“Time For Lunch”

March 14, 2018

A new documentary presents the unique dining habits of Rhodopean vultures. 

Disgusting yet intriguing. Endangered yet immensely beneficial. Clumsy on land yet majestic in the sky. Vultures might be paradoxical creatures, but they are nevertheless loved by wildlife enthusiasts and photographers the world over.

Take a few moments to get better acquainted with these captivating birds by watching the short film “Time for Lunch”. Released last week, this five-minute documentary was shot as part of the LIFE project “Conservation of black and griffon vultures in the Rhodope Mountains”. Taking you flying with the so-called “Lords of the Rhodopean Skies”, it offers a fascinating insight into the everyday lives and feeding habits of vultures, and offers compelling reasons why we need to save them from disappearing forever.

A major focus of “Time for Lunch” is the unique diet and strict dining etiquette of “nature’s cleaners”.

“The video opens to dramatic scenes that some people might initially find a little disturbing,” says scriptwriter Alexander Marinov-Sancho. “I’ve watched many documentaries featuring beautiful, sanitised footage of vultures, but this is simply glossing over their true role in nature. These are scavengers that do the dirty work of cleaning up after death. We show this in full gory detail.”

Doing the dirty work is what makes vultures special, and they do it better than most. Like most scavengers, they prefer fresher carrion. But with super-strong stomach acid, they can handle older, tougher, nastier carcasses that even other scavengers won’t touch. “Not an appealing meal for humans”, as the documentary says, “but it’s a matter of taste”.

The Rhodope Mountains anti-poison dog unit – handler Nikolay and his dog Bars.
The Rhodope Mountains anti-poison dog unit – handler Nikolay and his dog Bars.
Horvath Marton

Тhe documentary also looks at poisons – the most challenging threat to vultures – and how the LIFE Vultures team is trying to handle the delicate situation in and around the Rhodope Mountains rewilding area. Poisoning is the main threat to vultures everywhere, but unfortunately it is still relatively common in areas of the Rhodopes where people use banned poisonous substances to target predators (mainly wolves).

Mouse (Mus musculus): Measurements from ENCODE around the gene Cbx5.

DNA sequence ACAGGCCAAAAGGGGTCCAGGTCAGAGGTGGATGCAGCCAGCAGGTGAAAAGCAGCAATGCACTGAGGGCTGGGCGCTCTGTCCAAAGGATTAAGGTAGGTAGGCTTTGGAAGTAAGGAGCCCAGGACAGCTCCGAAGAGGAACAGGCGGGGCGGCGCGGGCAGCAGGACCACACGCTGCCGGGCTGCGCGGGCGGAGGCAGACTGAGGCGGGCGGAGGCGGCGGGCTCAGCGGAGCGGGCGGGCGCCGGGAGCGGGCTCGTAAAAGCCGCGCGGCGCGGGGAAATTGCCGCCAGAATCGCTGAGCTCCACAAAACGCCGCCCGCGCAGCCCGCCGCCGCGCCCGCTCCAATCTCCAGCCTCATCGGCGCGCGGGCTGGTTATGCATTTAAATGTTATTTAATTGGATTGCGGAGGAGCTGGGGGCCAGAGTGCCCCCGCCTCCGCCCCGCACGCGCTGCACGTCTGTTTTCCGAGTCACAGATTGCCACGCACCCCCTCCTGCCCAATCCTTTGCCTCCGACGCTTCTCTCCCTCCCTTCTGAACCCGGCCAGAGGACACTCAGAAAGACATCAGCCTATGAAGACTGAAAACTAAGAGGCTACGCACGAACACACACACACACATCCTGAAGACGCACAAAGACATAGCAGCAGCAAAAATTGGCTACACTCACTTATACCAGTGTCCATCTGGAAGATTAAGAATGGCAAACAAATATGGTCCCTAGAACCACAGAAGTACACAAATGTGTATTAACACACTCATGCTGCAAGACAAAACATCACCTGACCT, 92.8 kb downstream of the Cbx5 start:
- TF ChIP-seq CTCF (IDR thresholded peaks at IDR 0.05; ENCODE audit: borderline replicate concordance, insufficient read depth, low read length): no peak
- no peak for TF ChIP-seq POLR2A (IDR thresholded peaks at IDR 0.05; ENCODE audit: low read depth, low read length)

With instances of poisoning in the Rhodope Mountains on the rise, it is vital that we stop this insidious, hugely harmful practice that can wipe out whole populations in just a few days. This was the case in Kresna, in southeast Bulgaria, where poisoning saw the bulk of the local breeding griffon vulture population destroyed.

It is hard to believe that just a few granules of a compound designed to kill worms and other invertebrates can kill a bird whose gastric juices are acidic enough to neutralize rabies, cholera and anthrax. But vultures are simply unable to handle artificial poisons.

As the documentary shows, this is where Nikolay (the handler) and Bars (the highly trained sniffer dog) play their invaluable part in vulture conservation in the Rhodope Mountains. Bars has been specially trained to track down poison baits – just one action the Rewilding Rhodopes team are taking against the illegal use of poisons under the framework of the LIFE Vultures project.

“This documentary not only shows the real intricacies of vulture diet, but also just how vulnerable these birds are,” says Nelly Naydenova, a communications officer attached to the Rewilding Rhodopes team. “We hope that it will not only fascinate people, but inspire them to contribute to vulture conservation in some way.”

“Time for Lunch” was produced by Bearfrost, a Bulgarian audio-visual production company. The Rewilding Rhodopes team would like to thank all those people involved in the production, both on the screen and behind the scenes. Please enjoy… and don’t lose your appetite!

  • Read more about the LIFE Vultures project here.
  • Learn more about the Rhodope Mountains rewilding area here.
  • Visit the Rewilding Rhodopes Facebook page here.
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